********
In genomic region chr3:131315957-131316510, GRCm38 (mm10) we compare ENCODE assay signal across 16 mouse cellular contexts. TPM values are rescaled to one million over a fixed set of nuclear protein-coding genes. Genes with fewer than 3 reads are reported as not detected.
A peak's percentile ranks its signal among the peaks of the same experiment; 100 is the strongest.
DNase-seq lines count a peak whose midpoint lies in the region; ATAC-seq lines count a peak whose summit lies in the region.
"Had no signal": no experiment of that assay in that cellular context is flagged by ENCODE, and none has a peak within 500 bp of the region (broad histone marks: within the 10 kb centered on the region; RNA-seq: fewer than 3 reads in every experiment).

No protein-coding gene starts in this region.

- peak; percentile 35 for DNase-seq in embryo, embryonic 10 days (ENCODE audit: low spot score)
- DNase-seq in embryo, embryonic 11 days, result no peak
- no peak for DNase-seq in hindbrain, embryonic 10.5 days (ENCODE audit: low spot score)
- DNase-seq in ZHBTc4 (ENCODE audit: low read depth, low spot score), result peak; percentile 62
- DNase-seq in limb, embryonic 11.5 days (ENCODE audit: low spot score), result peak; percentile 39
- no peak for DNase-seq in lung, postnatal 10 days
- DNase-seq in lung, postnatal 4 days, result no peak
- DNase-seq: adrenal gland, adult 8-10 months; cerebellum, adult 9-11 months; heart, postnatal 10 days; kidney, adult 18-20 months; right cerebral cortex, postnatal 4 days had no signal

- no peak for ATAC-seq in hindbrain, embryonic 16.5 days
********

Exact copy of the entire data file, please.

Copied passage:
In genomic region chr3:131315957-131316510, GRCm38 (mm10) we compare ENCODE assay signal across 16 mouse cellular contexts. TPM values are rescaled to one million over a fixed set of nuclear protein-coding genes. Genes with fewer than 3 reads are reported as not detected.
A peak's percentile ranks its signal among the peaks of the same experiment; 100 is the strongest.
DNase-seq lines count a peak whose midpoint lies in the region; ATAC-seq lines count a peak whose summit lies in the region.
"Had no signal": no experiment of that assay in that cellular context is flagged by ENCODE, and none has a peak within 500 bp of the region (broad histone marks: within the 10 kb centered on the region; RNA-seq: fewer than 3 reads in every experiment).

No protein-coding gene starts in this region.

- peak; percentile 35 for DNase-seq in embryo, embryonic 10 days (ENCODE audit: low spot score)
- DNase-seq in embryo, embryonic 11 days, result no peak
- no peak for DNase-seq in hindbrain, embryonic 10.5 days (ENCODE audit: low spot score)
- DNase-seq in ZHBTc4 (ENCODE audit: low read depth, low spot score), result peak; percentile 62
- DNase-seq in limb, embryonic 11.5 days (ENCODE audit: low spot score), result peak; percentile 39
- no peak for DNase-seq in lung, postnatal 10 days
- DNase-seq in lung, postnatal 4 days, result no peak
- DNase-seq: adrenal gland, adult 8-10 months; cerebellum, adult 9-11 months; heart, postnatal 10 days; kidney, adult 18-20 months; right cerebral cortex, postnatal 4 days had no signal

- no peak for ATAC-seq in hindbrain, embryonic 16.5 days